• [Insert your idea here].

The four times each year that I chose were months that had five Wednesdays. (Read my post from last year to learn why.) This year, we have five Wednesdays in March, June, August, and November.

Related posts:

Renewing Lapsed Members


Donor Screening: Second only to formally soliciting your Board Members to make their own gift commitments, Donor Screening is probably the most important tool for getting Board Members started with major gift fundraising. And April is a great month to do it.

So here’s the system and process I recommend:

  • Start with a list of all your current donors. Define “current” any way you wish, but I usually go back three years, and sometimes five.
  • Present the list alphabetically (or alphabetically by zip) with columns for first name, last name, and city/state.
  • Ask your screeners to circle people they know personally. Star (*) anyone they feel could give $10,000 or more, given an option of a three-year pledge. Mark each person the organization should consider a board candidate with the capital letter B.

Your board members should be asked to screen the entire list, but keep in mind that other people in the community could have ears to the ground in ways your board members do not.

For more information about donor screening, look on my Resources Page for the Donor Screening fact sheet.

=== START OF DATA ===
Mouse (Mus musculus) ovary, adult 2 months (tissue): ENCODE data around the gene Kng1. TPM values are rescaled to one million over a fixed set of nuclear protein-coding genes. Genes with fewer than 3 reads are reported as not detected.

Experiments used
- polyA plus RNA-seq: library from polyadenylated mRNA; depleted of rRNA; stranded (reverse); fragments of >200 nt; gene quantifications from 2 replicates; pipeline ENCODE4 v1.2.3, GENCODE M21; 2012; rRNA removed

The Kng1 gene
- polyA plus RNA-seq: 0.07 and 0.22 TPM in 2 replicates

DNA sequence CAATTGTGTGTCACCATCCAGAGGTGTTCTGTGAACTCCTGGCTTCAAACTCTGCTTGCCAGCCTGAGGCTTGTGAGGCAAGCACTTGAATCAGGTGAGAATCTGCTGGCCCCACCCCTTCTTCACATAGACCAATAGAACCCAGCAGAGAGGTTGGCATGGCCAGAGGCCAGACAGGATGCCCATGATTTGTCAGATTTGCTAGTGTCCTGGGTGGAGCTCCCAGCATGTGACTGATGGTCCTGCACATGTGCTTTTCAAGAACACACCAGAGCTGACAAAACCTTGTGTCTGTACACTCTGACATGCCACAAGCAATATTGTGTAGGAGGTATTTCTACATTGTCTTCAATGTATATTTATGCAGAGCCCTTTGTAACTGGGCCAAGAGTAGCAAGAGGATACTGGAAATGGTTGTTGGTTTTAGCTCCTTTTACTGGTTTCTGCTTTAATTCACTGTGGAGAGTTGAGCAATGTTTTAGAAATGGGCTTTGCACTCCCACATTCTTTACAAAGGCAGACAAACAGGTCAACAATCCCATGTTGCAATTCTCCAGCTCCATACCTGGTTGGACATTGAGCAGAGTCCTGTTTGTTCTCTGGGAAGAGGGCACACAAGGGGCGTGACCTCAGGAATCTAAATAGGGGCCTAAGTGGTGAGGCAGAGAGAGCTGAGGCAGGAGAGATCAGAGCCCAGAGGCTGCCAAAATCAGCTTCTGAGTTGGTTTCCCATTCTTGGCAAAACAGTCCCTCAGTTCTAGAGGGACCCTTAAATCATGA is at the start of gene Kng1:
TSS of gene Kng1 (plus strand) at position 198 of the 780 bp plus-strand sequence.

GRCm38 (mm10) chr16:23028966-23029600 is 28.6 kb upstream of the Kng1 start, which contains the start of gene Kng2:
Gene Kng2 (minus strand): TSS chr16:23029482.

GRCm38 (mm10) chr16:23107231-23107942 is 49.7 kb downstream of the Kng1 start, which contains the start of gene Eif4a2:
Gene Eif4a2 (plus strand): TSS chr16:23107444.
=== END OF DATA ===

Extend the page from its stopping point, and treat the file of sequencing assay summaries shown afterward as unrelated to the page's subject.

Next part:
Related posts:

Donor Screening


Spring Appeal: If you’re doing a Spring Appeal this year (and I recommend it) you should send it out in April. I like sending Spring Appeals out to members and donors asking them to help with something other than operations; like money to buy a stewardship truck for example, or to raise the closing costs on a spectacular new preserve. One year I used the Spring Appeal to recruit volunteers. There are loads of ideas.

To maximize results, you’ll want to pay attention to all the rules of direct mail marketing, and you’ll want to send out at least one follow-up letter. So – mail the first letter toward the end of April and one the week before Memorial Day.

Related Posts:

Spring Appeal Planning

Writing Appeal and Recruitment Letters

Editing Appeal Letters

Use Your Spring Appeal to Recruit Volunteers





PS: Fun stuff from my Mailbag last week: “Metrics only matter if they’re actionable…..The truth is, the key to actionable metrics is having as few as possible.” From Marketing Vanity Metrics


Photo by Ravi Pinisetti courtesy of

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Will I see you at a conference this spring? This spring I’m heading to state conferences in Maine, New York, and Pennsylvania. I’m also planning to attend the River Rally in Mobile, Alabama.

Will I see you there?


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Fundraiser’s Almanac
Here’s what I’m thinking about for March. What are YOU thinking about?